Congratulations! Alfred Hubbard

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🎉👨‍🎓 Congratulations, Dr. Alfred Hubbard! 👨‍🔬🌟

On May 21, 2024, Alfred Hubbard successfully defended his doctoral thesis, titled: “Genomic Epidemiology for Malaria: Novel Application of Geospatial Methods, New Genomic Markers, and Population-level Insights.”

Alfred’s dedication, passion, and hard work have culminated in this remarkable achievement. His groundbreaking research represents a significant leap forward in our understanding of malaria epidemiology, paving the way for innovative approaches to combat this devastating disease. Through the integration of geospatial methods and cutting-edge genomic analysis, Alfred has unlocked invaluable insights into the transmission dynamics of malaria, offering new hope in the global fight against this ancient scourge.

We applaud Alfred for his perseverance, intellect, and commitment to scientific excellence. His contributions will undoubtedly leave a lasting impact on public health and inspire future generations of researchers to push the boundaries of knowledge.

Please join us in congratulating Dr. Alfred Hubbard on this remarkable milestone! 🎉👏 #CIPHER #MalariaResearch #Bioinformatics #PhDSuccess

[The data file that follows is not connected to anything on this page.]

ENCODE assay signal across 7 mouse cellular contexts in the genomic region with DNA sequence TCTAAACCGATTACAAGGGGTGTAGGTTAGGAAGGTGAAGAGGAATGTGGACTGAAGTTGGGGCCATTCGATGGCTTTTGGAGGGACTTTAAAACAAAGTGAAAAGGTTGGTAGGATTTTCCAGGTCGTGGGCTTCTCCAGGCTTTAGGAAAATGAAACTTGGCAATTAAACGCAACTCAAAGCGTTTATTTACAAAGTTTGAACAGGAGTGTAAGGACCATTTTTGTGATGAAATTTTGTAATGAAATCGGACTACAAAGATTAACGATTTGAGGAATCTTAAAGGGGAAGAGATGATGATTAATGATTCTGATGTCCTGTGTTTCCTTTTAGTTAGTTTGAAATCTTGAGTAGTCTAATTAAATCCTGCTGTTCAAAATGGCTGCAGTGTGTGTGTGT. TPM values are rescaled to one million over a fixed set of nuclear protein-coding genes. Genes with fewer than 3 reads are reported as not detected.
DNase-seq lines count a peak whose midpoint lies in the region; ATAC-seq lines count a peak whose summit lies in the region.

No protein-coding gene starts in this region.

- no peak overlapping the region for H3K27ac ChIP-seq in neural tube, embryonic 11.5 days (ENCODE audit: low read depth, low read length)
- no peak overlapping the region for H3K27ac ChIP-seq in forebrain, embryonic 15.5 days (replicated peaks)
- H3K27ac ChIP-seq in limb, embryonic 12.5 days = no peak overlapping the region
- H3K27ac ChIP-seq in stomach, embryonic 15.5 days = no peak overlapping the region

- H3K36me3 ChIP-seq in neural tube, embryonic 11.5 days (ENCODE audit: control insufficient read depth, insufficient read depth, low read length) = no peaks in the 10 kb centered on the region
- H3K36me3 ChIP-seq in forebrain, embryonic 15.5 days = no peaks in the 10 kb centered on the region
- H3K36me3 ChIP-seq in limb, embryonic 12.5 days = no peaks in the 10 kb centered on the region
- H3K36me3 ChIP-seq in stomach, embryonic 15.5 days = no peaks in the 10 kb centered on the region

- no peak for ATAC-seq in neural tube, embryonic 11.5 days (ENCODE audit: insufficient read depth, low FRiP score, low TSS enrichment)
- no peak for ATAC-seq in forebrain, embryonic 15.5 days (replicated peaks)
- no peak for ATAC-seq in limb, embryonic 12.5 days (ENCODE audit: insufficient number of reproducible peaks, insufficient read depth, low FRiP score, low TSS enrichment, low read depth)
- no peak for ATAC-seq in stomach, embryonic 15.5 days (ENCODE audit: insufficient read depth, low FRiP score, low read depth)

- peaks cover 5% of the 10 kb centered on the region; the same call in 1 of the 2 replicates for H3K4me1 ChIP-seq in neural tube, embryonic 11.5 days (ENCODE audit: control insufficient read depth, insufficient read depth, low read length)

Abstract: Genomic epidemiology is the use of genetic data to characterize and explain disease occurrence and transmission. Application of these methods to malaria has already yielded substantial benefits, such as identification and surveillance of drug resistance genotypes. However, the potential for genomic epidemiology to accelerate progress towards malaria eradication is far from fully realized. This dissertation demonstrates new applications of genomic information to questions that are impossible to address with conventional epidemiological data. First, the value of correlating genetic and environmental distances to understand the drivers of Plasmodium falciparum transmission is showcased with microsatellite data from 44 sites in Western Kenya. Second, the design and validation of a new panel of genetic markers, microhaplotypes with multiple SNPs on each short read, is presented for P. vivax, enabling sensitive, scalable characterization of within-host diversity in multi-strain infections. Finally, a similar panel of microhaplotype markers for P. falciparum is applied to samples from eight countries throughout Africa, yielding insights into continent scale transmission dynamics. The analysis of environmental drivers revealed the Winam Gulf of Lake Victoria as a barrier to malaria transmission, a conclusion that would be impossible to reach rigorously without this novel methodology. The new P. vivax panel yielded quality sequences and detected expected patterns of genetic relatedness, indicating this tool is ready for broad application. The P. falciparum microhaplotype analysis identified subtle patterns of genetic relatedness and surprisingly little relationship between within-host diversity and incidence, highlighting the potential of these markers but also a need for future work on the interpretation of the resulting data. This dissertation expands the scope of questions about malaria epidemiology that can be answered with genomic data and argues that routine application of these methods could accelerate progress towards malaria eradication.